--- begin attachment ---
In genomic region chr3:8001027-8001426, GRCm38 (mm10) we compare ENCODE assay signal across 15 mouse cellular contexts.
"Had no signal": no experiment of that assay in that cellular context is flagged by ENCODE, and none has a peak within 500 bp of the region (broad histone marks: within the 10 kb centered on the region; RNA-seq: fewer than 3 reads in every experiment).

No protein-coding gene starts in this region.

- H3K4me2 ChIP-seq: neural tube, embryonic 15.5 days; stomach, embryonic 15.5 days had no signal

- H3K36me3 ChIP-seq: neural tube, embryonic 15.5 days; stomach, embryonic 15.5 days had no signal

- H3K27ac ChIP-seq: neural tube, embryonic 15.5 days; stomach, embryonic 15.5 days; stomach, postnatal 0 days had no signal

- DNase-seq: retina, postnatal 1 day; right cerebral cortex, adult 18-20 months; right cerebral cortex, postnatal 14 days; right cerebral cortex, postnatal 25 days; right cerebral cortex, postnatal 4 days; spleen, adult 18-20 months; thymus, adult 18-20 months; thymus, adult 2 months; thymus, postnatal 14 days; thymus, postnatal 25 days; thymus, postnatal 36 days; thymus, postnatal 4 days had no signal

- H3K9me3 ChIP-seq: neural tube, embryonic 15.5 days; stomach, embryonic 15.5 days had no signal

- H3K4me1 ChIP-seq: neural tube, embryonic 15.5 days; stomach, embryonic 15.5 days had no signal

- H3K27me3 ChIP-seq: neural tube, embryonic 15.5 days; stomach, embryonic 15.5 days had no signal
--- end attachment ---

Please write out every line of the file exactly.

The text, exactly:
In genomic region chr3:8001027-8001426, GRCm38 (mm10) we compare ENCODE assay signal across 15 mouse cellular contexts.
"Had no signal": no experiment of that assay in that cellular context is flagged by ENCODE, and none has a peak within 500 bp of the region (broad histone marks: within the 10 kb centered on the region; RNA-seq: fewer than 3 reads in every experiment).

No protein-coding gene starts in this region.

- H3K4me2 ChIP-seq: neural tube, embryonic 15.5 days; stomach, embryonic 15.5 days had no signal

- H3K36me3 ChIP-seq: neural tube, embryonic 15.5 days; stomach, embryonic 15.5 days had no signal

- H3K27ac ChIP-seq: neural tube, embryonic 15.5 days; stomach, embryonic 15.5 days; stomach, postnatal 0 days had no signal

- DNase-seq: retina, postnatal 1 day; right cerebral cortex, adult 18-20 months; right cerebral cortex, postnatal 14 days; right cerebral cortex, postnatal 25 days; right cerebral cortex, postnatal 4 days; spleen, adult 18-20 months; thymus, adult 18-20 months; thymus, adult 2 months; thymus, postnatal 14 days; thymus, postnatal 25 days; thymus, postnatal 36 days; thymus, postnatal 4 days had no signal

- H3K9me3 ChIP-seq: neural tube, embryonic 15.5 days; stomach, embryonic 15.5 days had no signal

- H3K4me1 ChIP-seq: neural tube, embryonic 15.5 days; stomach, embryonic 15.5 days had no signal

- H3K27me3 ChIP-seq: neural tube, embryonic 15.5 days; stomach, embryonic 15.5 days had no signal